Culturally the belief that a sneeze is the expelling of evil spirits
or other signs that death is near comes from religious (specifically
Christian) influences rather than country or geographic regional
In many countries sneezing is seen as a necessary bodily function and
merely acknowledge the fact that you are living properly. India for
example has this view point, and respond to a sneeze by shouting
"Live!" wherein the sneezer is suppose to say in response to that,
"Live with you." Sneezing is seen in India as necessary, while the
inability to sneeze is labeled "asneezia" by Indian scientists
according to Psychology Today. Snuff has been used in India and
surrounding regions for centuries as a way of artificially inducing a
Some historic accounts show that sneezing is sometimes seen as a good
thing, a favorable sign from the gods. Xenophon, the Athenian general
for example was made a general and followed into battle against the
Persians because of a sneeze.
It might be good to note that in Hungry, God's Confirmation that a
statement someone is making is true is often based on the person
sneezing after making the statement.
Origins of the cultural beliefs among those of the Christian faith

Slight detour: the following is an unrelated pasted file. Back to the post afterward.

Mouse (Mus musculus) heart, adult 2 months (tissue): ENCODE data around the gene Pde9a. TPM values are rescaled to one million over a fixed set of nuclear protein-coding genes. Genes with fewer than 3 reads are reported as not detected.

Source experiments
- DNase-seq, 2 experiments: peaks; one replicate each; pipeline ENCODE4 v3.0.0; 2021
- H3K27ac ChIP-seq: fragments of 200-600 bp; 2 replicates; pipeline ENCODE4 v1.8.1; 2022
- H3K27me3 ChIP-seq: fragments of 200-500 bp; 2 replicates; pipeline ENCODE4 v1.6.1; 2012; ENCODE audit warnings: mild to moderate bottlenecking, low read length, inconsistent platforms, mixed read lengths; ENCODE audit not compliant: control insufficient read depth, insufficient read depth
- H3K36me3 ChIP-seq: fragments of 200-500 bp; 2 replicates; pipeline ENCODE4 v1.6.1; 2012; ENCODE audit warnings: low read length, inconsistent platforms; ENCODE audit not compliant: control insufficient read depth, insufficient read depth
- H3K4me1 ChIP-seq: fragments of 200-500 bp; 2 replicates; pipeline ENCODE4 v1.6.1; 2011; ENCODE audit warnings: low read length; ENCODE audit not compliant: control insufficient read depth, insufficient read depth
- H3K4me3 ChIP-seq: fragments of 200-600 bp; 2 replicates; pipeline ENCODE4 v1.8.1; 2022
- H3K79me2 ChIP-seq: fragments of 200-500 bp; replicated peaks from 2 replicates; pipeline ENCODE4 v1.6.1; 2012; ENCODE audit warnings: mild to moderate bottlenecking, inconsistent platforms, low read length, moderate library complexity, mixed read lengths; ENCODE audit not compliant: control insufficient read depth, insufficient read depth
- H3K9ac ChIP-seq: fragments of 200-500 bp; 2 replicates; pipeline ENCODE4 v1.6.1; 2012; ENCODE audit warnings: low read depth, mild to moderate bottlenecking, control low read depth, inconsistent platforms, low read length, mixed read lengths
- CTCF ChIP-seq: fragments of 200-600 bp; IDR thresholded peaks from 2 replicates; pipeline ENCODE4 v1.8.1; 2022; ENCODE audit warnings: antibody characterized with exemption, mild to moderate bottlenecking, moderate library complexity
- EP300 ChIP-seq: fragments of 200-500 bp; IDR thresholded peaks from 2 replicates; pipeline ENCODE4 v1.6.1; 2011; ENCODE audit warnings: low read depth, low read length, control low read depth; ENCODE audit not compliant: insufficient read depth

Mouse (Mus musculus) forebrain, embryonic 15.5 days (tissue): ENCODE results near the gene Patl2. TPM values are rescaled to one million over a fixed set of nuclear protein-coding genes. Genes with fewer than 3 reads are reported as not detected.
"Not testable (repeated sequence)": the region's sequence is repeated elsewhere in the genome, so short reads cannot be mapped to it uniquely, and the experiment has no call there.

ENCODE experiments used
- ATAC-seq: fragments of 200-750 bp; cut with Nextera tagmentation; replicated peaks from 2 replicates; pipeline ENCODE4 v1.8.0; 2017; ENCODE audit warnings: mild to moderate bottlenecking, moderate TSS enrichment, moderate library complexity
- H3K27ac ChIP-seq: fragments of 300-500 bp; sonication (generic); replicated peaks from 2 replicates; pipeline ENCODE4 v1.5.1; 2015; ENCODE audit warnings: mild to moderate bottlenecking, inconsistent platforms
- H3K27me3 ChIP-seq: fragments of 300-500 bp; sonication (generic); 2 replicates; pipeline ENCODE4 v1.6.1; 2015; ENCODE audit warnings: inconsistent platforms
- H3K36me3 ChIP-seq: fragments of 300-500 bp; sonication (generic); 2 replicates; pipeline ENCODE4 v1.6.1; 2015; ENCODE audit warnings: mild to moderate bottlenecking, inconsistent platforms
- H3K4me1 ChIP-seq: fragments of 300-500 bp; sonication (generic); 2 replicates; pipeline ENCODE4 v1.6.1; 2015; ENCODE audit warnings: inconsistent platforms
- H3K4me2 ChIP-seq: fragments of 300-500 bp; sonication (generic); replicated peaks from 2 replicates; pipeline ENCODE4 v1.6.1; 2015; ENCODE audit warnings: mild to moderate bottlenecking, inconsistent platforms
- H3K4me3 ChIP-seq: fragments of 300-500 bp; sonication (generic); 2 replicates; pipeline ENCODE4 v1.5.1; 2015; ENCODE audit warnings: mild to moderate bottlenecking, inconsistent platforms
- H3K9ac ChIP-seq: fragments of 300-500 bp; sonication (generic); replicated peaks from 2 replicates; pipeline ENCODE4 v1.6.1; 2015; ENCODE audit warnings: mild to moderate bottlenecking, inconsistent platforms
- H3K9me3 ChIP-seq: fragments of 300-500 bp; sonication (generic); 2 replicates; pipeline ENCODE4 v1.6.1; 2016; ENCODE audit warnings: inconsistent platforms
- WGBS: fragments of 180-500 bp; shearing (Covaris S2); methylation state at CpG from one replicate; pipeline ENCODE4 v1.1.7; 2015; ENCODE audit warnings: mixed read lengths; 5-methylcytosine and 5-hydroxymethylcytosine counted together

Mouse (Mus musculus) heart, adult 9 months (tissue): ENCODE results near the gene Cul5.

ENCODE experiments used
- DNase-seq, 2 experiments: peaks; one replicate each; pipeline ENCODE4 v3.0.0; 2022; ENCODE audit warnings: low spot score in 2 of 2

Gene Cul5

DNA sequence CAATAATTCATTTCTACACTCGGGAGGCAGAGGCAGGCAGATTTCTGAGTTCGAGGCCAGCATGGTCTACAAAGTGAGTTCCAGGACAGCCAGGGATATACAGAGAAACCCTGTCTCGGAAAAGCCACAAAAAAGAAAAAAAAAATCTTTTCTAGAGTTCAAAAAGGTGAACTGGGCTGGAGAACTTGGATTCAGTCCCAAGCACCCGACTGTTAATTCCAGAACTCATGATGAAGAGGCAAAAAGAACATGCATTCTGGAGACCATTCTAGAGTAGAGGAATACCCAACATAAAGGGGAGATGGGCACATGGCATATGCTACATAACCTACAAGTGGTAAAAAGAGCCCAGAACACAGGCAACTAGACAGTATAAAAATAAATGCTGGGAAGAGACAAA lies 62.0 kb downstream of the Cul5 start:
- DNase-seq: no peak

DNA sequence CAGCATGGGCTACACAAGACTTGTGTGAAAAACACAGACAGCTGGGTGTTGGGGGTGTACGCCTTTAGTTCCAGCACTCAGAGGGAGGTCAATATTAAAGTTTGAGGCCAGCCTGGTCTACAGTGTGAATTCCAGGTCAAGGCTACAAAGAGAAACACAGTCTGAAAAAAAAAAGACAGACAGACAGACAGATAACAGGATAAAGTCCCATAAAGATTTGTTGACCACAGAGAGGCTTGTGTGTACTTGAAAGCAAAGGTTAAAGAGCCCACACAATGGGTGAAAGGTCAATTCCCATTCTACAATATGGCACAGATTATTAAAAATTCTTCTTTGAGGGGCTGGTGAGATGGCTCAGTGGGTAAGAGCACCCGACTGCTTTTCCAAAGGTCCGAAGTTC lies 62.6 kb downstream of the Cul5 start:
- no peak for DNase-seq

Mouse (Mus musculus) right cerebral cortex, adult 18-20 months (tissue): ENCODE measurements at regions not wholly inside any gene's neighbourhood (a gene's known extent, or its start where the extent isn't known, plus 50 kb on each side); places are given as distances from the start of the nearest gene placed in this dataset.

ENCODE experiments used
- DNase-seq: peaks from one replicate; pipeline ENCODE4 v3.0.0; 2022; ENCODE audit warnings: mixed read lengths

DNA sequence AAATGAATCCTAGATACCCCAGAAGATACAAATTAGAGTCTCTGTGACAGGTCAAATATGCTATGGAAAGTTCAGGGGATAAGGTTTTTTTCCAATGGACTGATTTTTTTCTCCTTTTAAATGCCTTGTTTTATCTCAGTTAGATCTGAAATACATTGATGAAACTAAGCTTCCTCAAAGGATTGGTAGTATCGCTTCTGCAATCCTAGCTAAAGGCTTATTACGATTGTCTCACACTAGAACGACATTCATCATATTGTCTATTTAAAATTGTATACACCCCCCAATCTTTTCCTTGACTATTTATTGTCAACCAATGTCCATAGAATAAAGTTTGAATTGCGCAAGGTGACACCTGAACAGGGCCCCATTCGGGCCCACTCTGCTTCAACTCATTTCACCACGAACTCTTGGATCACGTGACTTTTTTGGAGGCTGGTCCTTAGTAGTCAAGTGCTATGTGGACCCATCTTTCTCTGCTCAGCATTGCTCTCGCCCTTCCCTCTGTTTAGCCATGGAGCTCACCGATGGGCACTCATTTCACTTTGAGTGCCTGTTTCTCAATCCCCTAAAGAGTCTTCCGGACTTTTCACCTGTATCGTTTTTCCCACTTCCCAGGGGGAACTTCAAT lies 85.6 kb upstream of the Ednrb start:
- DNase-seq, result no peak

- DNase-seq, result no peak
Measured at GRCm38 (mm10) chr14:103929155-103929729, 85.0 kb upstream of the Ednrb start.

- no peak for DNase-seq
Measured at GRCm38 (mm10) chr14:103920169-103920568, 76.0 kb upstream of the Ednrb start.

come from the actions and directives of Popes and Saints, powerful
roll models to be sure. According to Ouen, the biographer and
companion of Saint Eligius, the Flanders ( pagans who were into
druidical practices) were warned that the Sneeze was a distraction on
the road of salvation. The quote was something like ..
"Do not observe auguries or violent sneezing or pay attention to any
little birds singing along the road. If you are distracted on the road
or at any other work, make the sign of the cross and say your Sunday
prayers with faith and devotion and nothing inimical can hurt you."
Pope Gregory The First was the one most commonly given credit for the
"God Bless You" response to a sneeze. During the plague of 590 AD
Gregory ordered unceasing prayer for God's intercession. Anyone
sneezing at that time was immediately blessed ("God bless you") to
combat the possibility of the person developing the plague.
Muslims also culturally see sneezing as something which is a sign of
possible danger. "Alhamdulillah" is their typical response to someone
sneezing, thanking God for keeping him alive and save after the
The differences in the cultural responses to the act of sneezing could
be originated from the beliefs and physical aspects of the sneeze
itself. Western beliefs that the soul is the breath could have a great
deal to do with the danger seen is such a violent involuntary
explosion of breath propelling out of the body at greater than 100
miles an hour. However, the bright lights and even orgasms experienced
by some people could produce the thinking that a good sneeze isn't all
that bad every once in a while.
Also there is Photic Sneeze Reflex, a medical condition that causes
people to involuntarily sneeze when exposed to bright light. Since
light is often seen as the symbol of God or God's presence, it could
be thought that a sneeze was the response to such a presence.
The Mirror of Literature, Amusement, and Instruction
Nothing to Sneeze At
Why do we sneeze when we look at the sun
Why does bright light cause some people to sneeze?
Photic Sneeze reflex
sneeze evil spirits "bless you"